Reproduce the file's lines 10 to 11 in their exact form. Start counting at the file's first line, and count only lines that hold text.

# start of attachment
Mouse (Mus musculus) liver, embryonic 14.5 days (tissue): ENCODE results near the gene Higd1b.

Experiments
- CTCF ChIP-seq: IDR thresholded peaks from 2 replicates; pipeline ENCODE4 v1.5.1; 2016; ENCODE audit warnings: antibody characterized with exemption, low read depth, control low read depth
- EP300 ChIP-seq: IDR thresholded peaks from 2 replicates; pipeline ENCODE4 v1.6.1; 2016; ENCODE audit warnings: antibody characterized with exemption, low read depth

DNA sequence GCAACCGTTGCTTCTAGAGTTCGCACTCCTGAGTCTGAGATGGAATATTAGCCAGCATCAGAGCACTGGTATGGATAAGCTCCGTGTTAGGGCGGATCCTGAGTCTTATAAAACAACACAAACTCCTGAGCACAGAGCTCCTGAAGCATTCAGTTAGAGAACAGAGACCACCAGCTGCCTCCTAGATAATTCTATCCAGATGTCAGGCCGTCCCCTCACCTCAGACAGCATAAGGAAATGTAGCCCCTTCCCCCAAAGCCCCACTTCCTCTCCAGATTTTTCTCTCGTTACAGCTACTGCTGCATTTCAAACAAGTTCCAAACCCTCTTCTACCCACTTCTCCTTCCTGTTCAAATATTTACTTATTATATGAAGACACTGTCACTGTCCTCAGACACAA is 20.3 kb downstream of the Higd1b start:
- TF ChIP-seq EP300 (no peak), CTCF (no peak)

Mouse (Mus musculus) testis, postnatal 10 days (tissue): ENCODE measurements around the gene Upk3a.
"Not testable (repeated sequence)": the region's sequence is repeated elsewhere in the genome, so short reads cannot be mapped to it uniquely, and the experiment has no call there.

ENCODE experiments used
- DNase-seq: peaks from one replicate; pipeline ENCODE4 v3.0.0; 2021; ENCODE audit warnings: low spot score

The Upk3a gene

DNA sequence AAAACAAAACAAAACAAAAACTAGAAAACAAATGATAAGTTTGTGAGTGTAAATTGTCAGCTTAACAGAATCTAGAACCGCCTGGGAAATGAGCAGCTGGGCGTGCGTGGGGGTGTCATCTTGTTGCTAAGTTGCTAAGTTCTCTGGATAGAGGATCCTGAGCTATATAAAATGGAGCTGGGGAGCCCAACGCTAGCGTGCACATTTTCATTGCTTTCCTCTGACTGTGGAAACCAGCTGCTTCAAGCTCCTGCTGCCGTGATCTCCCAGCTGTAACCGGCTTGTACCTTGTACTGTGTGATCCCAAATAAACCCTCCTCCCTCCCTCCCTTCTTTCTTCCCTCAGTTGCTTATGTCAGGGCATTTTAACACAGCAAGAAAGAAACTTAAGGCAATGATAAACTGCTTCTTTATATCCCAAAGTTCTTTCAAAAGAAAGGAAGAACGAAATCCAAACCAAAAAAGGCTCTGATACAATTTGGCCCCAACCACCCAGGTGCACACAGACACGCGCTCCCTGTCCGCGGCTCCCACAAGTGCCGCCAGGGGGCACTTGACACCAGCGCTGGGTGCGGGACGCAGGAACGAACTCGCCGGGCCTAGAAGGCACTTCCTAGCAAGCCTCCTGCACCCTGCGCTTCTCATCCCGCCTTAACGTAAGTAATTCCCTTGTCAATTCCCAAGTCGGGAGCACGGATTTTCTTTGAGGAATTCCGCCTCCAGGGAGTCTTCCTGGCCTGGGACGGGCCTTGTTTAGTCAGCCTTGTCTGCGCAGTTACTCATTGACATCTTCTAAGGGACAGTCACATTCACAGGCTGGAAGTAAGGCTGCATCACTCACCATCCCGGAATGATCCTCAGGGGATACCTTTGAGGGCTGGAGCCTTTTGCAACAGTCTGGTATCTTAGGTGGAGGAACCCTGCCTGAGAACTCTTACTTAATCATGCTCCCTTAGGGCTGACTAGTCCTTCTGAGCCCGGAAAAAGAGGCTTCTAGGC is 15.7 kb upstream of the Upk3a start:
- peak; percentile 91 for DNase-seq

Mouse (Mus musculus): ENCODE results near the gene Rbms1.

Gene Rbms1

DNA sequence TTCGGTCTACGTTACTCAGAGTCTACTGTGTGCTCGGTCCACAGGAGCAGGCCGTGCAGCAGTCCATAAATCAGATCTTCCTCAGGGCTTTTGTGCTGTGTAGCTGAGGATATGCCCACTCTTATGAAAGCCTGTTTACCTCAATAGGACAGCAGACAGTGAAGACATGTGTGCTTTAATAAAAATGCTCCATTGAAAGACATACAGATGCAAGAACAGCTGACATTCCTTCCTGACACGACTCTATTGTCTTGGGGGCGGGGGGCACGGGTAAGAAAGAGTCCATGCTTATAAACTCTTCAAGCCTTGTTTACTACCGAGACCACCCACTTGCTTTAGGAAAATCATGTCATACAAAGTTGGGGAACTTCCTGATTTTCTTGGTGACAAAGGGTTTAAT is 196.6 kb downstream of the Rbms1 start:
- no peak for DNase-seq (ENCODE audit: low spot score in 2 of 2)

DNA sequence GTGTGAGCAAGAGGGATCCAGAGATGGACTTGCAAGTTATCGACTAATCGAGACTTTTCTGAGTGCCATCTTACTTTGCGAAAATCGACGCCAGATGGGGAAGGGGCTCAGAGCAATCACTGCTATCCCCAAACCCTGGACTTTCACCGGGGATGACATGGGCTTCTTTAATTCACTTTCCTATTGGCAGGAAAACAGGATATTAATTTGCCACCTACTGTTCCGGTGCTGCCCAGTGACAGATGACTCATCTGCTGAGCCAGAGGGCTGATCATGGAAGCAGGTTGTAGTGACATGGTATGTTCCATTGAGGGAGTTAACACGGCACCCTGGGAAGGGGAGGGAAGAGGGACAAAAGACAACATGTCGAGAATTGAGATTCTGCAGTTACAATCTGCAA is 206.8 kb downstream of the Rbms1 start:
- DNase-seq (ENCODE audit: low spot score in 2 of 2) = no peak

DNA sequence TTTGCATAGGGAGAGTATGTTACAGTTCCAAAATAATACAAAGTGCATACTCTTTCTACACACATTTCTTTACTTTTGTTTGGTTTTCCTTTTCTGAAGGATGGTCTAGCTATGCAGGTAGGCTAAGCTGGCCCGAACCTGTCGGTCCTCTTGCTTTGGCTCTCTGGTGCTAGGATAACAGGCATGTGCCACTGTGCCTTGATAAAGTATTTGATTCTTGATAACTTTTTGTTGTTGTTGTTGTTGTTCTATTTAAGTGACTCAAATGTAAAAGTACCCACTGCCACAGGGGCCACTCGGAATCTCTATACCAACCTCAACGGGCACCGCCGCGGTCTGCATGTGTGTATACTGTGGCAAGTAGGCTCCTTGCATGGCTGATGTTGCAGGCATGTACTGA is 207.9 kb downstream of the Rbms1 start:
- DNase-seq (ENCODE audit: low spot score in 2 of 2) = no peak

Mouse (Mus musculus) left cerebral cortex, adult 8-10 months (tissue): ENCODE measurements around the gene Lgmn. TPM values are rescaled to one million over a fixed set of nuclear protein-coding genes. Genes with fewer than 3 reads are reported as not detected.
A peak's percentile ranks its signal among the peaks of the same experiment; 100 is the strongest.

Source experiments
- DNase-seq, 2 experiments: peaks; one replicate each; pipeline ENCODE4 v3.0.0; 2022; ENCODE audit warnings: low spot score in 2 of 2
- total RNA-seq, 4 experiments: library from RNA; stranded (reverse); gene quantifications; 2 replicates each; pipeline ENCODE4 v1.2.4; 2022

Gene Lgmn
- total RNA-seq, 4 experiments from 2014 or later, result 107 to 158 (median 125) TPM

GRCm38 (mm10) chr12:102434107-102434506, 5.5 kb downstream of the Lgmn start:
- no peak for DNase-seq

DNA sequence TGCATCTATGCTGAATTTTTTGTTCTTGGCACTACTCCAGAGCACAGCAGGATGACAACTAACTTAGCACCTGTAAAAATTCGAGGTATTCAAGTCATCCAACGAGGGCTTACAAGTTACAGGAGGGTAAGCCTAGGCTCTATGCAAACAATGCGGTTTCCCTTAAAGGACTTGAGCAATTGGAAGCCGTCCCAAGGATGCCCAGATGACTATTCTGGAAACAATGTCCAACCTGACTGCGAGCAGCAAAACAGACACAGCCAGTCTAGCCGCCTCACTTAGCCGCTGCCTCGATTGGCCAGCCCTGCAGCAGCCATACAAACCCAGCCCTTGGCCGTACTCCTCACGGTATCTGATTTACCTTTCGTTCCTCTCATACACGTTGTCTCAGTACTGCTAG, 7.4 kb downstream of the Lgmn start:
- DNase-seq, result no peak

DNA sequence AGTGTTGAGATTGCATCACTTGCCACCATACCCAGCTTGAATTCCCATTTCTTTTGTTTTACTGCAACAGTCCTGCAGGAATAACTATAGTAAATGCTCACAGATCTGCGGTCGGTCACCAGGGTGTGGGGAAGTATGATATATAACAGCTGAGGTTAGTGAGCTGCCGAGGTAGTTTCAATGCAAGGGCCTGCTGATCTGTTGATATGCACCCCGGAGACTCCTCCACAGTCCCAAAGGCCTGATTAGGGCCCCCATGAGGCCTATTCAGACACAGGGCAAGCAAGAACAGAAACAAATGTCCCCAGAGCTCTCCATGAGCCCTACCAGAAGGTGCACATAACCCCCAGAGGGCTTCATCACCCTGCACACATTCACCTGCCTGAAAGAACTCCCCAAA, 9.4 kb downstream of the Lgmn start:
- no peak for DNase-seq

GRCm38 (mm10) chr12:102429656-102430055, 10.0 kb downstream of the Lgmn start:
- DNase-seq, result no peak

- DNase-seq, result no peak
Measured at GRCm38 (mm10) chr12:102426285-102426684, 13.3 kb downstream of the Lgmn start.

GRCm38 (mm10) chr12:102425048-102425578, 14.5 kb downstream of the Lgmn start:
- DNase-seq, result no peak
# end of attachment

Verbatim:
- DNase-seq: peaks from one replicate; pipeline ENCODE4 v3.0.0; 2021; ENCODE audit warnings: low spot score

The Upk3a gene